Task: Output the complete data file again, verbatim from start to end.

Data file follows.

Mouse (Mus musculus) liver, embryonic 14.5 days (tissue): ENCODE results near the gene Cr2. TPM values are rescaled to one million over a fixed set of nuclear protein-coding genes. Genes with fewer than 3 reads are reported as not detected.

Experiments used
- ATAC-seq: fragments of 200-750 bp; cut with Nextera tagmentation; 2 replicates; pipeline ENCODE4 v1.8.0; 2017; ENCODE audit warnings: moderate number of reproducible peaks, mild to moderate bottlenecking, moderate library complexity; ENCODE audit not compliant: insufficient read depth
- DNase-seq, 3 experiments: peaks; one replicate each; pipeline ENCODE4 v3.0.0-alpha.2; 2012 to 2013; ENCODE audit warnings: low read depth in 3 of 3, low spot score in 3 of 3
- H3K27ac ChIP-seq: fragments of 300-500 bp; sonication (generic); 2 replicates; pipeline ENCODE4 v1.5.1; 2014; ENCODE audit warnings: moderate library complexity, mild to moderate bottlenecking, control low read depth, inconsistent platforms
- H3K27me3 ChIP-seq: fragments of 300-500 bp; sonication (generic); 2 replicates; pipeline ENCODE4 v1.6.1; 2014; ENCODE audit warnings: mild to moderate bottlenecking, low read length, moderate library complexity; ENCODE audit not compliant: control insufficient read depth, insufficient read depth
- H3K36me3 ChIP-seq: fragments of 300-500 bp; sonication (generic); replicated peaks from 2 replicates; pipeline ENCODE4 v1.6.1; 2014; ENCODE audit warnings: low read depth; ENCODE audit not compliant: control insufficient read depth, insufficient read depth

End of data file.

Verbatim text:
Mouse (Mus musculus) liver, embryonic 14.5 days (tissue): ENCODE results near the gene Cr2. TPM values are rescaled to one million over a fixed set of nuclear protein-coding genes. Genes with fewer than 3 reads are reported as not detected.

Experiments used
- ATAC-seq: fragments of 200-750 bp; cut with Nextera tagmentation; 2 replicates; pipeline ENCODE4 v1.8.0; 2017; ENCODE audit warnings: moderate number of reproducible peaks, mild to moderate bottlenecking, moderate library complexity; ENCODE audit not compliant: insufficient read depth
- DNase-seq, 3 experiments: peaks; one replicate each; pipeline ENCODE4 v3.0.0-alpha.2; 2012 to 2013; ENCODE audit warnings: low read depth in 3 of 3, low spot score in 3 of 3
- H3K27ac ChIP-seq: fragments of 300-500 bp; sonication (generic); 2 replicates; pipeline ENCODE4 v1.5.1; 2014; ENCODE audit warnings: moderate library complexity, mild to moderate bottlenecking, control low read depth, inconsistent platforms
- H3K27me3 ChIP-seq: fragments of 300-500 bp; sonication (generic); 2 replicates; pipeline ENCODE4 v1.6.1; 2014; ENCODE audit warnings: mild to moderate bottlenecking, low read length, moderate library complexity; ENCODE audit not compliant: control insufficient read depth, insufficient read depth
- H3K36me3 ChIP-seq: fragments of 300-500 bp; sonication (generic); replicated peaks from 2 replicates; pipeline ENCODE4 v1.6.1; 2014; ENCODE audit warnings: low read depth; ENCODE audit not compliant: control insufficient read depth, insufficient read depth